The boom of the sports drink, bar and energy gel industries funneled more money back toward the researchers focused on carbs. A conventional wisdom took hold and almost no one did anything in the way of looking back or questioning the underlying assumptions.
But in 2010, after years of struggling with weight gain and having been diagnosed with type-2 diabetes, he had to question his assumptions. If a high-carb diet was the right diet for an athlete, why was he fat and sick? He had been a runner all along, competing in more than 70 ultra-marathons. He didn’t smoke; he didn’t drink.
The questioning of his assumptions led him to the work two fellow research scientists that he respected, Stephen Phinney and Jeff Volek—two scientists that had not followed the beaten path. Phinney and Volek had followed a different line of thinking—what if we thought of fat as premium fuel? In fact, stored body fat WAS the premium fuel for our caveman ancestors. It had to be. Carbohydrates were barely available in the age of hunting and foraging. It was a treat to find a handful of berries.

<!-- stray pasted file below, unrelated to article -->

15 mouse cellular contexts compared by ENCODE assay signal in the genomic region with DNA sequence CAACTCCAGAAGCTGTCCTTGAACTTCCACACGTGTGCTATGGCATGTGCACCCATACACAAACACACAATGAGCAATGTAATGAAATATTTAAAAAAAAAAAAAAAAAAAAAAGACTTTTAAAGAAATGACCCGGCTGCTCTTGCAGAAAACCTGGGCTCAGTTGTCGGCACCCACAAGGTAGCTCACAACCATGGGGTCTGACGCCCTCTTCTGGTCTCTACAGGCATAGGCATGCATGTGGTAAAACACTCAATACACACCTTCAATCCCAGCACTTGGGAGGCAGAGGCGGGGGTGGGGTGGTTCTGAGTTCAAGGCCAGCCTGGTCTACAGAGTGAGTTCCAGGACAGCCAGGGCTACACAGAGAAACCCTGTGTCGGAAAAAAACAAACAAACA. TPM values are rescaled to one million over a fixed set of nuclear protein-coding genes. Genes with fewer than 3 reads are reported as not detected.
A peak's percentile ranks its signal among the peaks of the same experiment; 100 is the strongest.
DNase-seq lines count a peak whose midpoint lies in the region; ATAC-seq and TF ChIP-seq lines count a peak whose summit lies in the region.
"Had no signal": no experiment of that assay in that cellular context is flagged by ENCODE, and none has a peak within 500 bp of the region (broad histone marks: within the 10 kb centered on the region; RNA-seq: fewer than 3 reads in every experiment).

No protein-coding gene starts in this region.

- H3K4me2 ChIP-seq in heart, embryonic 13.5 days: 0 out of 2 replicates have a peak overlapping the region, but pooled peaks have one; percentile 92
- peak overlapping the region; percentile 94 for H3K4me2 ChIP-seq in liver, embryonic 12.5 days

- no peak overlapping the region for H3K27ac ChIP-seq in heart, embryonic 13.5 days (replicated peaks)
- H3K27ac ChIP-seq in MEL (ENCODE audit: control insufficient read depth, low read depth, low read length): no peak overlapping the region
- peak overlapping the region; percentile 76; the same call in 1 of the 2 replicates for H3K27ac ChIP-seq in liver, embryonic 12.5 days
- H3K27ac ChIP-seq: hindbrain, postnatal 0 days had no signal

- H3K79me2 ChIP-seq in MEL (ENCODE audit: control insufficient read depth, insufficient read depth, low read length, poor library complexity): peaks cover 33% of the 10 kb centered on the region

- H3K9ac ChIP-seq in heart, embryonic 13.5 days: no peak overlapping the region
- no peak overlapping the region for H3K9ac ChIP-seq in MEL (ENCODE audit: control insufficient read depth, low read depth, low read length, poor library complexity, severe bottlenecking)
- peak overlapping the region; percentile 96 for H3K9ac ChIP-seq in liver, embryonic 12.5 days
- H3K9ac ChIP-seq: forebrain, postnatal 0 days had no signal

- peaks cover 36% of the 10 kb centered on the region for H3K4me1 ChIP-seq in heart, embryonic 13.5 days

Noakes took up the high-fat/low-carb diet that Phinney and Volek were advocating. Their essential line of thinking was this: The body responds to the environment. If it’s getting hundreds of grams of carbs every day, the signal is that there’s no need to burn fat. Fat-burning metabolism shrinks away. So the metabolism becomes shaped around dealing with the huge amount of sugar being dumped into it several times (or more) per day. The big problem is insulin. The carbs/sugar dumps triggered huge insulin spikes. Insulin is a storage hormone, and so the excess carbs get stored as fat. And in time, an insulin resistance problem is expressed in the form of type-2 diabetes and obesity, precursors to chronic diseases like heart disease and cancer.